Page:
Old Woman and Vanitas Momento Mori

  • Monogrammist I.S.
  • Active Leiden ca.1630 to 1650
  • Oil on panel
  • 18 x 14 ½ in / 46 x37 cm.

Good preservation of the figure and still life; old stable consolidation of panel split far right side; a thinned upper right where original monogram was seemingly removed to allow for what seemed to have a false Dou signature now also removed and the upper right area partially glazed over to restore the full paint film and tonality there. General condition is good and the main portions of figure and still life totally intact; frame is good modern replica of period design.

Old Woman and Vanitas Momento Mori, Monogrammist I.S.

Still known only by his signatory initials, the Monogrammist I.S. is credited with a group of monogrammed or soundly attributed paintings executed in an archaizing style of precisely detailed painting – fijn schilderij – as initiated by Jan van Eyck a century earlier and forwarded through Rembrandt’s early para-Eyckian realism to a circle of younger artists in Leiden and then Amsterdam. Within that chosen form of hyper-realism, the Monogrammist I.S. produced for about twenty-five years from the early 1630s to the later 1650s a small but coherent oeuvre primarily of single figures and tronies informed by a small repertoire of vanitas signs and symbols including in varying combinations elderly models reading or in meditative stillness, archaizing or pseudo-Burgundian dress, and a standard trio of old books, a skull and an extinguished candle, all symbols of transient vanities and prescriptions for the devout ars moriendi

Within the small known oeuvre of the Monogrammist I.S. these para-Eyckian, Rembrandtesque moralities form a distinct core group to which the present previously unpublished painting may be added. Even shorn of its probable original signature, the iconography and style of this painting is completely consonant with several other unquestionable works by the Monogrammist I.S. that also include motifs of an old book and scattered coins, a burnt candle and a skull, and a gold chain as a sign of Burgundian rank. These related paintings include:

An Old woman Reading a Letter in the Stockholm National Museum, monogrammed and dated 1658, oil on panel: 19 ½ x 13 ½ in/50 x 35 cm; cf. Bernt, Netherlandish Painters, s.v.; Sumowski, Gemälde der Rembrandt-Schűler, IV, 2550, n.27.

Here are the combined vanitas signs of gold coins, old books, a skull, and gold chain with medallion, close cousins of the same items in the present painting.  Further, the scowling elderly faces of both subjects are much alike in hard features and patterns of wrinkles. In both the Stockholm and present painting, the subject’s hands both painted with a telling stiffness of parallel fingers and unbending line of the knuckles, which in turn are individually modeled with isolating emphasis.

2. AYoung Student at Study Table in Munich includes a skull and burnt candle, elements of the same repertoire of vanitas signs rendered with similar chiaroscuro patterns and brush touch as in the present painting ; cf. Sumowski, Gemälde der Rembrandt-Schűler, IV, 2550, n. 12.

3.  Old Man at Table with Vanitas Still-Life in Braunschweig also includes the pro forma candle and burnt wick and is again modeled with much the same level of precision and rapid touch as the present painting; cf. Sumowski, n.25.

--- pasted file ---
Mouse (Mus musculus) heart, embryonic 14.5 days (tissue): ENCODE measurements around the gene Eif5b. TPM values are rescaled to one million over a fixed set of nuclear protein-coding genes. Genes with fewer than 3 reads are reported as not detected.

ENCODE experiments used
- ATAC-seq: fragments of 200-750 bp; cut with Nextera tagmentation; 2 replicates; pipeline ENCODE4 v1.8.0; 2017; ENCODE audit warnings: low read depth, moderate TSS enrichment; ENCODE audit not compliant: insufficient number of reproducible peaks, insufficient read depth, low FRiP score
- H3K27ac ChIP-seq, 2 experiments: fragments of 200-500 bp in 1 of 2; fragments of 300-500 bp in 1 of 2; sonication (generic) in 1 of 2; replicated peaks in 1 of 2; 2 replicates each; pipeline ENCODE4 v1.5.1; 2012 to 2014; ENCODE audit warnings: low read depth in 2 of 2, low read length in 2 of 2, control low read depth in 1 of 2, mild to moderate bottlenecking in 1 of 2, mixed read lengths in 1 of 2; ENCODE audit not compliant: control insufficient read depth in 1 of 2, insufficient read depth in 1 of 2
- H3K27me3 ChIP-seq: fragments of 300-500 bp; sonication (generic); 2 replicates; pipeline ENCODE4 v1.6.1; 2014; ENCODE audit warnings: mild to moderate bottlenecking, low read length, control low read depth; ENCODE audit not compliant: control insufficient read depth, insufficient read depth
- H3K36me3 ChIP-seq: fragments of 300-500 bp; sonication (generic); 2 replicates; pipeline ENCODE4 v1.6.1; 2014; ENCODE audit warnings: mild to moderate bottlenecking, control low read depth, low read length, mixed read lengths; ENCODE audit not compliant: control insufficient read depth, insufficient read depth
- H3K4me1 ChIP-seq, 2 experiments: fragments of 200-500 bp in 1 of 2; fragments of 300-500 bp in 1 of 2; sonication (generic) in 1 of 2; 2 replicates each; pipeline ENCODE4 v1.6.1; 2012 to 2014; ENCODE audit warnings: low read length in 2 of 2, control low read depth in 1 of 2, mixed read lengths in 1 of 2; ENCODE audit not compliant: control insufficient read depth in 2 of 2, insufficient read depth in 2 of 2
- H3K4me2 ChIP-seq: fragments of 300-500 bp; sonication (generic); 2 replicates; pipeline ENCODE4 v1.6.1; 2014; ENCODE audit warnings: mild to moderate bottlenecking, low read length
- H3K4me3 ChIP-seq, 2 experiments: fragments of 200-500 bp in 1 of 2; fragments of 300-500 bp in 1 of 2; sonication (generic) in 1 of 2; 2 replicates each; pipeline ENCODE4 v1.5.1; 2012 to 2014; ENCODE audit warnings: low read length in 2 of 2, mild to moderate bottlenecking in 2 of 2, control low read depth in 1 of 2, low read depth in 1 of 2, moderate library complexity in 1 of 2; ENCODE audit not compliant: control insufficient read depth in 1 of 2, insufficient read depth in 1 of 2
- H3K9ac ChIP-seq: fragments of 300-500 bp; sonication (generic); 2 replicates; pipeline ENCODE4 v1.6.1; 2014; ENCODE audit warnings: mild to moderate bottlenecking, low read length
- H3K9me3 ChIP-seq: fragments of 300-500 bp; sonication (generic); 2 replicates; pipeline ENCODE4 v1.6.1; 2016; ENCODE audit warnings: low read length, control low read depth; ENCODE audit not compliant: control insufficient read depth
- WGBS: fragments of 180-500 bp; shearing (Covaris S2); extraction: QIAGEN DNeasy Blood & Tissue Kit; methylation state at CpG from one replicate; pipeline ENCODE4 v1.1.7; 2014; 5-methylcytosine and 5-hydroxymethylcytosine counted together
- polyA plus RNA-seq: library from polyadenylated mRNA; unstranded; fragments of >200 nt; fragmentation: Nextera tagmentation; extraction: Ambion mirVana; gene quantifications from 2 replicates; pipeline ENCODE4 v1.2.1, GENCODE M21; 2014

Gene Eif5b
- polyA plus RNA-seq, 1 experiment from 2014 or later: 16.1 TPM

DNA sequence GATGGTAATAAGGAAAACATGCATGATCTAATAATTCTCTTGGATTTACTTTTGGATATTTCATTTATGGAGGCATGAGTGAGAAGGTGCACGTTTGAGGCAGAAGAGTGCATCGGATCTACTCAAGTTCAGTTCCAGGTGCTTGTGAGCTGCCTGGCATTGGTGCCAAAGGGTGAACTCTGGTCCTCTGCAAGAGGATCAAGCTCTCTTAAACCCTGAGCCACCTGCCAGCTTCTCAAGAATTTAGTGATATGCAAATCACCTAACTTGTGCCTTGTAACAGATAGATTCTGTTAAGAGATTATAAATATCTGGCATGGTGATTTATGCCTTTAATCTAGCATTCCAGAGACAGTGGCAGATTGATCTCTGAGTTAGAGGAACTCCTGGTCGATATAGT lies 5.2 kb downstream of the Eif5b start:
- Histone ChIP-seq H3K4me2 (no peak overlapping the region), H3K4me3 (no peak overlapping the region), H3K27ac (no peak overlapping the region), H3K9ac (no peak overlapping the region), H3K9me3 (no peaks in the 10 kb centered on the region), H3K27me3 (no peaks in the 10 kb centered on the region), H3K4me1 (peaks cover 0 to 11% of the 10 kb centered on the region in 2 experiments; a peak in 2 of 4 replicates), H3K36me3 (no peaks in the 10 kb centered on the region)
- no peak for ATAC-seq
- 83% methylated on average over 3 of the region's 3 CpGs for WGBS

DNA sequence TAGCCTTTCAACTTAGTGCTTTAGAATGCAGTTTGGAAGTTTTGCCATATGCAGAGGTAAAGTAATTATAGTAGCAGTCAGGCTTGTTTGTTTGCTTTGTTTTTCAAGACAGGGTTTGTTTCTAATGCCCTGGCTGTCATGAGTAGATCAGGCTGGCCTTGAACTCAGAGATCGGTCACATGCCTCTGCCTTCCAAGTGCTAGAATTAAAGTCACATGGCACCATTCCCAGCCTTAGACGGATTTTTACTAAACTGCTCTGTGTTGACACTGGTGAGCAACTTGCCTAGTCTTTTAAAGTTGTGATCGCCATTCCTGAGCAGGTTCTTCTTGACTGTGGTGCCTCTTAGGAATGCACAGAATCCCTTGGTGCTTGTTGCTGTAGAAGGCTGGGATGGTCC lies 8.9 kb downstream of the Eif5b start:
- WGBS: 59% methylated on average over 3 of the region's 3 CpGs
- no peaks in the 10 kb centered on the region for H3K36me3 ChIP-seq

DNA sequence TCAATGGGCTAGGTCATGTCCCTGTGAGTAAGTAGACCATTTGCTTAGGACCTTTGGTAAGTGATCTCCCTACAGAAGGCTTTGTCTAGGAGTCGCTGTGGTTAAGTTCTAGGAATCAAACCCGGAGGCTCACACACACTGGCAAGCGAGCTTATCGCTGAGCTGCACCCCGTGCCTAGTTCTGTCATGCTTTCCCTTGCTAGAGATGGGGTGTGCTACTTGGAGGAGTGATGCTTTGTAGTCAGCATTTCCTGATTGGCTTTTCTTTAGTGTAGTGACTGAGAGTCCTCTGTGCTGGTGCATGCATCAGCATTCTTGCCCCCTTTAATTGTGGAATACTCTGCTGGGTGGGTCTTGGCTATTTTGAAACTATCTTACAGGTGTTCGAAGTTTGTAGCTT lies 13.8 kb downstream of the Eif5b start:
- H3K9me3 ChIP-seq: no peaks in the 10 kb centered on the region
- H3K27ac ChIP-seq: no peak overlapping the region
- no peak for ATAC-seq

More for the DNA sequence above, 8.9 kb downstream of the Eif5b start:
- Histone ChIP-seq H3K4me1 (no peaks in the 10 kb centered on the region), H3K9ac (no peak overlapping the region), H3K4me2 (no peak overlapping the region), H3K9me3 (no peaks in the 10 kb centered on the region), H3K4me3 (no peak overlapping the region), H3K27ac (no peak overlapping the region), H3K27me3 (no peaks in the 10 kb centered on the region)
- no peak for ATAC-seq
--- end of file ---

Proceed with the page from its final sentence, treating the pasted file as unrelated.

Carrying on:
4. A tronie of an Old Woman with Gold Chain and Medallion sold by Lempertz in Cologne seems close enough in type and handling to suggest a date towards mid-century that may well represent the same model and style as seen in the probably contemporary or only slightly earlier present painting.

With several other recent appearances in the auction rooms of paintings plausibly attributed to the Monogrammoist I.S. the core of the artist’s work is now large and consistent enough to confirm older suppositions and allow some further speculation about the artist. Albeit without positive proof of residence, the Monogrammist I.S. appears to have had some tangential affiliations with the circle of miniaturizing painters working in Leiden, Haarlem and Amsterdam under the pervasive influence of Rembrandt’s small earlier paintings. As products by Rembrandt’s hand, studio copyists and extramural imitators just before and soon after his relocation from Leiden to Amsterdam, this entourage by proxy with names or without, shared enough traits to form a collective artistic entity.  Several actually had names with the same initials as the Monogrammist, but with differing minutiae of style.

Although this remarkable codification of much diverse and variable art remains essential albeit without any mention of the Monogrammist I.S. as a tangential outlier of the Dou orbit – much as Vrel would be to Vermeer, it permits a thought or two about this rare, elusive and fascinating smaller master.  These paintings demonstrate the penetration of the Eyckian facet of Dutch tronies as developed in the Rembrandt school into a core gathering of moralizing images in an archaizing style that suggest the expression of religious concerns along the lines of the visionary Ars Moriendi otherwise engaged in a pulpit-oriented profession that was privately expressed in a style that, like its iconographic components, reflected an older conservative art in its revitalized stature around Rembrandt.


Werner Sumowski, Gemälde der Rembrandt-Schűler, IV, Landau, 1983, p.2550, notes 12 – 27 with further literature on all known at the time. This may be amplified cum grano salis by the near dozen un- or little known paintings at auction since Sumowski’s publication. For a fair share of the ongoing imitation of Rembrandt’s ‘little’ manner from Dou on, there is a great deal of essential information and illustration multum in parvo in the extensive taxonomic codification of much of this movement and its participants (save for the Monogrammist I.S.) in Erich Jan Sluiyter, Rembrandt’s Rivals, Amsterdam, 2015.